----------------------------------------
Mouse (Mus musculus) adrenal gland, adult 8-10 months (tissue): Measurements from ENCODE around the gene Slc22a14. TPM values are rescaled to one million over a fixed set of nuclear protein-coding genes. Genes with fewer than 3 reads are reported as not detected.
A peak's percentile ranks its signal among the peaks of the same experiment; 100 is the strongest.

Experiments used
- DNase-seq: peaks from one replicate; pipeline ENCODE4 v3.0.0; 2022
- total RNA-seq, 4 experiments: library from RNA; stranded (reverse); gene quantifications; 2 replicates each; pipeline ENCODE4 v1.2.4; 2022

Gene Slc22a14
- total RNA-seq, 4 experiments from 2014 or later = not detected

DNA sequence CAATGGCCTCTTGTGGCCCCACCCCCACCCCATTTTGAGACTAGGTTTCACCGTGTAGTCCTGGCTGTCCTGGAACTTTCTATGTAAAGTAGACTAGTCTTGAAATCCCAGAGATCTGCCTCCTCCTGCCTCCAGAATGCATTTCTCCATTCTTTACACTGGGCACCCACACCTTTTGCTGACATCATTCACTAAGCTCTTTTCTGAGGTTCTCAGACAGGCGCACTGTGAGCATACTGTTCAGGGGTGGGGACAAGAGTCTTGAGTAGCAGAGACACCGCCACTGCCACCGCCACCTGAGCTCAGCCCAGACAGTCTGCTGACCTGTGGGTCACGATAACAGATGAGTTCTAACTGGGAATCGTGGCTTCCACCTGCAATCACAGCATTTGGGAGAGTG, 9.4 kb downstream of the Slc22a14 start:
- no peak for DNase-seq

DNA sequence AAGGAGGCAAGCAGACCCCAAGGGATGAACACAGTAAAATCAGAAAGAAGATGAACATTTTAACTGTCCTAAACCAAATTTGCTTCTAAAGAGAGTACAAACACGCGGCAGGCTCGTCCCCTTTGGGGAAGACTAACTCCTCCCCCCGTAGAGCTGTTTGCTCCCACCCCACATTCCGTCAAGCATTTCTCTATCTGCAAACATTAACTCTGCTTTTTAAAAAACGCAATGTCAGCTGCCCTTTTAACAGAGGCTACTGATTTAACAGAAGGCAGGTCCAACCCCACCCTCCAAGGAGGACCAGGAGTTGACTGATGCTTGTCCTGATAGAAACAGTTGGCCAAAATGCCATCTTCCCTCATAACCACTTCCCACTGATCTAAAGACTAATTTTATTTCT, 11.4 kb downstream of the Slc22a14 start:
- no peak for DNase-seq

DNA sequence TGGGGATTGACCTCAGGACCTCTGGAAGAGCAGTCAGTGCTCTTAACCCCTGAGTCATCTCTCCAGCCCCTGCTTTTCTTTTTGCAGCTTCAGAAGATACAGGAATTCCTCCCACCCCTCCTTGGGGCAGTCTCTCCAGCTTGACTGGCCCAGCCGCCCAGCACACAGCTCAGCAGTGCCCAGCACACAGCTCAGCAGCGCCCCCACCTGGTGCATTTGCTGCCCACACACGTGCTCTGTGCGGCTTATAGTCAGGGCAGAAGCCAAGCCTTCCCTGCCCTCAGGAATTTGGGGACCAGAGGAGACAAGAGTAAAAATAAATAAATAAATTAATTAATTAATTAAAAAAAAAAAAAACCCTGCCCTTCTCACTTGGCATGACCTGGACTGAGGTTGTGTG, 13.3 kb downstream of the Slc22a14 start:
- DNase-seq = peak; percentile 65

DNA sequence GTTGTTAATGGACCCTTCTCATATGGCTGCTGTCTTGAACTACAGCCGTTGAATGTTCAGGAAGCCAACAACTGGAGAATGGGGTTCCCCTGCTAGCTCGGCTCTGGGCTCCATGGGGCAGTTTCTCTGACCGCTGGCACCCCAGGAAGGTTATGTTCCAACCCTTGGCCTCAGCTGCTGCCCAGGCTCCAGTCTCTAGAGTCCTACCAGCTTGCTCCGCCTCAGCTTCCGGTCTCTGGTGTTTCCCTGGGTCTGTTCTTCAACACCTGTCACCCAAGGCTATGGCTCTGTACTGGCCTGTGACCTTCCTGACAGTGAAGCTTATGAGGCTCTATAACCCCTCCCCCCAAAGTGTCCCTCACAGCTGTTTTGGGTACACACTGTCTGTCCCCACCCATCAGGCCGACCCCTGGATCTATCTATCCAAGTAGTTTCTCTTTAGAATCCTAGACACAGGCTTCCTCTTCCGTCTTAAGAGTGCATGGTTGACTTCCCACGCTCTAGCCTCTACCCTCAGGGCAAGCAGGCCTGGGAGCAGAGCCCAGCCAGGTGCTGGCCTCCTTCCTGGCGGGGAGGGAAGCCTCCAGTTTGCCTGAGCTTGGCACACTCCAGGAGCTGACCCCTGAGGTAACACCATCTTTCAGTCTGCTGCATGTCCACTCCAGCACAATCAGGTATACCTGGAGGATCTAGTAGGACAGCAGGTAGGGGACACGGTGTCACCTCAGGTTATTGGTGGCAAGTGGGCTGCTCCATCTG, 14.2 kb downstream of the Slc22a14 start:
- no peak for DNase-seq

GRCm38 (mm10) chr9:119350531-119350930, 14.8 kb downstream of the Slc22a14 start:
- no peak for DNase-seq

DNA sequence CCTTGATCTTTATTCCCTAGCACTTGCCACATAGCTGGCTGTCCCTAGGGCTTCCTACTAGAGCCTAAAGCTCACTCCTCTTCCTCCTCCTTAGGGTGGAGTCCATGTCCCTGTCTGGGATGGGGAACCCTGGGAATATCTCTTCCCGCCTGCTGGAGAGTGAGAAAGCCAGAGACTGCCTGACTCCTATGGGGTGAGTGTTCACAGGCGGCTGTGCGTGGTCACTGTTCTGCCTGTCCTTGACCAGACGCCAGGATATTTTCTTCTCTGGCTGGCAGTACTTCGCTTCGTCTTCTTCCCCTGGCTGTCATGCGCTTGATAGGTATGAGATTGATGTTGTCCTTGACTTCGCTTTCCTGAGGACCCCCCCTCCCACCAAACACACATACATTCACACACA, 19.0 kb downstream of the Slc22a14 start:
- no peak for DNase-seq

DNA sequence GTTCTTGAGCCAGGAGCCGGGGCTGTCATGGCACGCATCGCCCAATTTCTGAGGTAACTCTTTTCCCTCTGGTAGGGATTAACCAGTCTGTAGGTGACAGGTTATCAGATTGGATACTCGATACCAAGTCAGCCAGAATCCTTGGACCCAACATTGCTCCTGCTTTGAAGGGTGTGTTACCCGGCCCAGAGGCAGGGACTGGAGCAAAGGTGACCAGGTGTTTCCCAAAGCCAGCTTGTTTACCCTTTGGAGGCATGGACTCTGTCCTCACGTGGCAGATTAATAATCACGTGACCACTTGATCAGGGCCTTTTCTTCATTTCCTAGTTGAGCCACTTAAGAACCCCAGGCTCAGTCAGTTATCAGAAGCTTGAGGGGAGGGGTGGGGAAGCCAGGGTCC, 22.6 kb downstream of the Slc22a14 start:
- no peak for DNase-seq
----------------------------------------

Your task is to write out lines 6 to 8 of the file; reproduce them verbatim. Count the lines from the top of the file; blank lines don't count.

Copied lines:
Gene Slc22a14
- total RNA-seq, 4 experiments from 2014 or later = not detected

DNA sequence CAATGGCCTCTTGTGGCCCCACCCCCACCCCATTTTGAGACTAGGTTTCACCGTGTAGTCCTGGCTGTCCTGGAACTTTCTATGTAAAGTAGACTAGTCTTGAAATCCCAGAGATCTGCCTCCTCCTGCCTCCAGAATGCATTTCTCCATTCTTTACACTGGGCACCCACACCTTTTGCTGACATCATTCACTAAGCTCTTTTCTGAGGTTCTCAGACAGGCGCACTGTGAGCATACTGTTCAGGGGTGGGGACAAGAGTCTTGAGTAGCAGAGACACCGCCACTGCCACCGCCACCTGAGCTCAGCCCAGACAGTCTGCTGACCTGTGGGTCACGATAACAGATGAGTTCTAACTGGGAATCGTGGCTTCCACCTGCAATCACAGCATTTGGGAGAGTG, 9.4 kb downstream of the Slc22a14 start: